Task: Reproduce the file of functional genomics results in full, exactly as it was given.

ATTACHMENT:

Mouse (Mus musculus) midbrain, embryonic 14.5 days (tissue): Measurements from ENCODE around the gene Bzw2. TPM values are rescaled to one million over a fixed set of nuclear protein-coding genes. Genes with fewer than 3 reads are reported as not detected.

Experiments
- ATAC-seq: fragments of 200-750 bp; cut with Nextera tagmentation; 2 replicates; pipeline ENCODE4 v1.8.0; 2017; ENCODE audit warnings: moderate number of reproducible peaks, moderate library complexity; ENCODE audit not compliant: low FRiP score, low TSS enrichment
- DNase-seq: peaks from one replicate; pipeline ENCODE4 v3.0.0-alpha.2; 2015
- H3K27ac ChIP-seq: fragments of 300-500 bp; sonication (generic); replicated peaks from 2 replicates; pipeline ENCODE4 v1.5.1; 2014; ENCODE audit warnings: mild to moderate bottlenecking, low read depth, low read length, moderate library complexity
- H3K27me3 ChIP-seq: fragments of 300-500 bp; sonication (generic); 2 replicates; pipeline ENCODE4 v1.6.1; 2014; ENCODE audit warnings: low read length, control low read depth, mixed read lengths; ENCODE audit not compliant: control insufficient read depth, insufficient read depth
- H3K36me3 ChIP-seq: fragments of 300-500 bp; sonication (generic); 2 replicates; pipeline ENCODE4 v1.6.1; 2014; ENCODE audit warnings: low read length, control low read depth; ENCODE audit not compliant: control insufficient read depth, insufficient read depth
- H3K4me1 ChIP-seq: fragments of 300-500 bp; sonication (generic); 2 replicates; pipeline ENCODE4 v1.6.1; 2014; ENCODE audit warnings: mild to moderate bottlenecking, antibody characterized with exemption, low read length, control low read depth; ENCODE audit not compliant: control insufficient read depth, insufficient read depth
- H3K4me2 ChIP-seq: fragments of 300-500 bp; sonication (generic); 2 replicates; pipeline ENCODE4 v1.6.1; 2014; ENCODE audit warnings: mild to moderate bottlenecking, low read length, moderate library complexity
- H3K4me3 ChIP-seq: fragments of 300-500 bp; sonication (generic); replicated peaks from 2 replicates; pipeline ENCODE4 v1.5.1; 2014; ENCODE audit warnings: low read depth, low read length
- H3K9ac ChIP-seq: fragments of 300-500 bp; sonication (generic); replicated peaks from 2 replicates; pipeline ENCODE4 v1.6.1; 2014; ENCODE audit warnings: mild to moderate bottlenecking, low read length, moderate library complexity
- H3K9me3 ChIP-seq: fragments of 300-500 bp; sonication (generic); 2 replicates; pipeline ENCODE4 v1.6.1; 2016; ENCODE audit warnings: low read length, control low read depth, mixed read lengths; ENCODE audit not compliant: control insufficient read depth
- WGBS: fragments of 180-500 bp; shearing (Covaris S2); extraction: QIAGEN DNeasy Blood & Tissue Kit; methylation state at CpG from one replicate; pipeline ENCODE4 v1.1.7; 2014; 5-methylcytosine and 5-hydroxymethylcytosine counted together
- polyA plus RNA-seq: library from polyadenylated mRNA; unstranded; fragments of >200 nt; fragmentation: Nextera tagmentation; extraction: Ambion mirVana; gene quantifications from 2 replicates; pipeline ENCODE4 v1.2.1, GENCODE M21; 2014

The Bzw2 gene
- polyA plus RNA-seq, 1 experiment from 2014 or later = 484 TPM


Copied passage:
Mouse (Mus musculus) midbrain, embryonic 14.5 days (tissue): Measurements from ENCODE around the gene Bzw2. TPM values are rescaled to one million over a fixed set of nuclear protein-coding genes. Genes with fewer than 3 reads are reported as not detected.

Experiments
- ATAC-seq: fragments of 200-750 bp; cut with Nextera tagmentation; 2 replicates; pipeline ENCODE4 v1.8.0; 2017; ENCODE audit warnings: moderate number of reproducible peaks, moderate library complexity; ENCODE audit not compliant: low FRiP score, low TSS enrichment
- DNase-seq: peaks from one replicate; pipeline ENCODE4 v3.0.0-alpha.2; 2015
- H3K27ac ChIP-seq: fragments of 300-500 bp; sonication (generic); replicated peaks from 2 replicates; pipeline ENCODE4 v1.5.1; 2014; ENCODE audit warnings: mild to moderate bottlenecking, low read depth, low read length, moderate library complexity
- H3K27me3 ChIP-seq: fragments of 300-500 bp; sonication (generic); 2 replicates; pipeline ENCODE4 v1.6.1; 2014; ENCODE audit warnings: low read length, control low read depth, mixed read lengths; ENCODE audit not compliant: control insufficient read depth, insufficient read depth
- H3K36me3 ChIP-seq: fragments of 300-500 bp; sonication (generic); 2 replicates; pipeline ENCODE4 v1.6.1; 2014; ENCODE audit warnings: low read length, control low read depth; ENCODE audit not compliant: control insufficient read depth, insufficient read depth
- H3K4me1 ChIP-seq: fragments of 300-500 bp; sonication (generic); 2 replicates; pipeline ENCODE4 v1.6.1; 2014; ENCODE audit warnings: mild to moderate bottlenecking, antibody characterized with exemption, low read length, control low read depth; ENCODE audit not compliant: control insufficient read depth, insufficient read depth
- H3K4me2 ChIP-seq: fragments of 300-500 bp; sonication (generic); 2 replicates; pipeline ENCODE4 v1.6.1; 2014; ENCODE audit warnings: mild to moderate bottlenecking, low read length, moderate library complexity
- H3K4me3 ChIP-seq: fragments of 300-500 bp; sonication (generic); replicated peaks from 2 replicates; pipeline ENCODE4 v1.5.1; 2014; ENCODE audit warnings: low read depth, low read length
- H3K9ac ChIP-seq: fragments of 300-500 bp; sonication (generic); replicated peaks from 2 replicates; pipeline ENCODE4 v1.6.1; 2014; ENCODE audit warnings: mild to moderate bottlenecking, low read length, moderate library complexity
- H3K9me3 ChIP-seq: fragments of 300-500 bp; sonication (generic); 2 replicates; pipeline ENCODE4 v1.6.1; 2016; ENCODE audit warnings: low read length, control low read depth, mixed read lengths; ENCODE audit not compliant: control insufficient read depth
- WGBS: fragments of 180-500 bp; shearing (Covaris S2); extraction: QIAGEN DNeasy Blood & Tissue Kit; methylation state at CpG from one replicate; pipeline ENCODE4 v1.1.7; 2014; 5-methylcytosine and 5-hydroxymethylcytosine counted together
- polyA plus RNA-seq: library from polyadenylated mRNA; unstranded; fragments of >200 nt; fragmentation: Nextera tagmentation; extraction: Ambion mirVana; gene quantifications from 2 replicates; pipeline ENCODE4 v1.2.1, GENCODE M21; 2014

The Bzw2 gene
- polyA plus RNA-seq, 1 experiment from 2014 or later = 484 TPM